Tough Choices Ahead for the Publishing Industry

David Kostman
David Kostman
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publishers tough choices

Why My Company Chooses to Walk Away from Publisher Deals—and Put the Emphasis Back on Audience

There’s been an undeniable sea change in how online audiences consume content over the past 5 years. The “Duopoly” (Facebook and Google) have become the gateway for the world’s Internet users with 50% of them using Facebook, and 70% of American adults getting their news from social media.

That change has been a boon for the platforms themselves. eMarketer forecasts that in 2019, Google and Facebook will earn more than 60% of global digital advertising revenues. But for premium publishers, it’s a very different story. Premium sites are now forced to compete for clicks on those platforms with third-, fourth-, and lower-tier publications. As the Duopoly takes charge of content traffic, publishing is becoming a rapidly commoditizing business.

To push back against the challenges, publishers have turned to their native technology partners for help. These partners work to help publishers monetize their owned & operated content and supplement with third-party content to help provide a steady, trusted source of revenue to the business. It’s a wise move—but one that some publishers are deploying all wrong.

In a rush to make up the lost revenue share, many publishers look to their native tech partners to turn their ad streams up—resulting in bombarding audiences with advertising and creating a less than ideal audience experience.

Admittedly, this is a well-trodden path to fast revenue. But it’s also a dead end. It’s fighting the commoditization of premium publishing by turning premium publishing into a cash-grabbing commodity. This is not a strategy for the long run.

To push back the tide of commoditized media, premium publishers must renew focus on what it is that makes them unique: outstanding content that quality audiences return to loyally. It’s precisely this quality that delivers the brand-safe, high-engagement destinations that advertisers flock to as part of their media mix, and that funds the continued growth of high-end publishing.

The good news is that this doesn’t have to come at the expense of growing revenue and publishers’ existing native technologies can play a pivotal role in that path back to profitability and prominence. The challenge is that many publishers are afraid to take the leap.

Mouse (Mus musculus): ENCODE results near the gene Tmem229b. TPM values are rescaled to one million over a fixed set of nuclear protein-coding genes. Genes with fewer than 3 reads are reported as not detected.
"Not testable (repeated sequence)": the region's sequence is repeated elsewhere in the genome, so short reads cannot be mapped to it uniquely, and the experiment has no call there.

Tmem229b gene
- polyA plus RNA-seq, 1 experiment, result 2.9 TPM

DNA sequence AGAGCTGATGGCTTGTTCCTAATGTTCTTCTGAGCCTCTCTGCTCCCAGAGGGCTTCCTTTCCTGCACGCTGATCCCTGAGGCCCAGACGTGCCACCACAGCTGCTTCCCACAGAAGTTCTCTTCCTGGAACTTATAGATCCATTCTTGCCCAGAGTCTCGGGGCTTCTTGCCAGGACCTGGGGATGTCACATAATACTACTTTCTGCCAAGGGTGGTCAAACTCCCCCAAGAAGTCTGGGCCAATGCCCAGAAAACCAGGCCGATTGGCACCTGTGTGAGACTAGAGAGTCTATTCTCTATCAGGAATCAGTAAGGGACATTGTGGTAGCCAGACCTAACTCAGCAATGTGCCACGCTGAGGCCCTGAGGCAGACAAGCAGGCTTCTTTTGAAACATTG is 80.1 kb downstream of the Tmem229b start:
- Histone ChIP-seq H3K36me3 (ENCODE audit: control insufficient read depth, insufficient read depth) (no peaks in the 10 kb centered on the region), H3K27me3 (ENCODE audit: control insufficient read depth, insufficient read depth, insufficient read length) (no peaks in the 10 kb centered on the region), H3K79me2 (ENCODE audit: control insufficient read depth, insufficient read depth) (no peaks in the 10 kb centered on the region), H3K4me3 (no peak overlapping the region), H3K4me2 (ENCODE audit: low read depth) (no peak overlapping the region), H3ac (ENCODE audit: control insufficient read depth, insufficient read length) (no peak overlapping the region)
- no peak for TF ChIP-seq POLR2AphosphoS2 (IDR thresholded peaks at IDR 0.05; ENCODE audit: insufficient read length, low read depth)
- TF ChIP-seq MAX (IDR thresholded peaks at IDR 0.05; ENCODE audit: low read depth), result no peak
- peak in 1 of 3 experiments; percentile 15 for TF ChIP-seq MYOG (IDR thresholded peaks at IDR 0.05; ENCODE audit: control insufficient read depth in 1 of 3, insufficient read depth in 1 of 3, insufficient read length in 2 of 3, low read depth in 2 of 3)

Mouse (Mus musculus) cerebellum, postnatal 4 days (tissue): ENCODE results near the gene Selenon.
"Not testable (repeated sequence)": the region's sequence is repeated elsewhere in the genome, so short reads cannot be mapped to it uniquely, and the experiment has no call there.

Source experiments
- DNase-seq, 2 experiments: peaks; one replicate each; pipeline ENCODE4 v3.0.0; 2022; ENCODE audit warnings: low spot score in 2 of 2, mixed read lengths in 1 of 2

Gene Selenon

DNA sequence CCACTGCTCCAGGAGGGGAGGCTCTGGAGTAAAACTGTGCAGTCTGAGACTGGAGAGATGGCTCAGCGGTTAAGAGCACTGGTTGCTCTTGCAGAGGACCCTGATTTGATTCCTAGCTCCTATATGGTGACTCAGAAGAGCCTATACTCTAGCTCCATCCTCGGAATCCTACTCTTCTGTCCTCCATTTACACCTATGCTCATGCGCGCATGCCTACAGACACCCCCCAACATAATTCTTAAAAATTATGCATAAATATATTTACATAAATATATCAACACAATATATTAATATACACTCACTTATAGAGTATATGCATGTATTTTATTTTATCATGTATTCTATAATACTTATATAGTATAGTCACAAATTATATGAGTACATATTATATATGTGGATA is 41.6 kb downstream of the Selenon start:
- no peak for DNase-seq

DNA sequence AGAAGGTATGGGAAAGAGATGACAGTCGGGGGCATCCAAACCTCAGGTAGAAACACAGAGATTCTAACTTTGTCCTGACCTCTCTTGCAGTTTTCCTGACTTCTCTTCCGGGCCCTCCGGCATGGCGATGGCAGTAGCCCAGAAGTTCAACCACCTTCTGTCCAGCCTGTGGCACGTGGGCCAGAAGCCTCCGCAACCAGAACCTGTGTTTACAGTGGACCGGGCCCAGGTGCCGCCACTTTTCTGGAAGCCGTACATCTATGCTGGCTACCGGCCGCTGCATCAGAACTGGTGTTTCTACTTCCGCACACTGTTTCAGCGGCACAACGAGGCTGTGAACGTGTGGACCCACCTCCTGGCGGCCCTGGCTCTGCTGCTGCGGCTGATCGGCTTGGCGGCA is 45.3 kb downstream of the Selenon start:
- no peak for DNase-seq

Here’s How Publishers Will Succeed, Consumers Become Brand Loyal, & Journalism Prevails

Successful publishers, from stalwarts to new entrants, are using native technologies to reaffirm their place at the top of the publishing ecosystem. These premium publisher brands are providing audiences with outstanding tech-enabled experiences, like the ones below:

  • They offer quality content in formats that are updated for a digital first, mobile first era.
  • They serve as research guides. They’re aware of what site visitors are looking to understand and guide them to relevant information on those topics—whether it’s on a news story they’ve been following for months or vacation research they started ten minutes ago.
  • They deliver unexpected, personally relevant content recommendations. Think Amazon product recommendations or Netflix movie suggestions, but for news.

Experiences like these remind audiences exactly why these sites are first-choice destinations, and how they’re head and shoulders above whatever site happens to come up in a search or social feed.

And in creating experiences like these, publishers have major advantages that are hard for the Duopoly platforms to match. First, publishers know their audiences better than anyone. They can follow which pages audiences visit across their owned and operated sites and can spot patterns of what readers with similar interests have clicked on as well—allowing for better recommendations and other personalized offerings (including uniquely-targeted ad offerings that brands crave). Audiences don’t share everything they read on a Facebook post or even in a search query, giving publishers a level of audience insight that’s a true strategic advantage.

Second, they have quality content—the key ingredient in audience loyalty.

The technology and the content are both ready today. For publishers, the question is: Are you ready to set your sights on investing in the industry for years to come?

Tough Choices Ahead

I know a bit about the tough choices that publishers face. At my own company, we’ve focused in the past on only those short-term publisher goals; but we’ve come to realize that this is becoming less helpful to them as digital publishing matures and we need to couple revenue goals and audience acquisition and retention strategies for the long-term. This is a change in priorities that have resulted in us parting ways from publishers who push for fast revenues that come at the expense of quality, driving audience loyalty and long-term success.

It’s a sacrifice we and our like-minded partners focused on the long-term health of their businesses appreciate. My company has become exceedingly profitable because of it, and it’s a vision I invite everyone in the publishing ecosystem—combine great tech, and great content, to give audiences an experience that no commoditized publishing can match.

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David Kostman

David Kostman

David Kostman is Co-CEO of Outbrain. He’s served in that role since November 2017. In addition to his role at Outbrain, Kostman serves as the chairman of the board of NICE Ltd., as a director of privately held companies ironSource and TIVIT SA and is Co-Founder of Nanoosh. He has also served on the board of Retalix.

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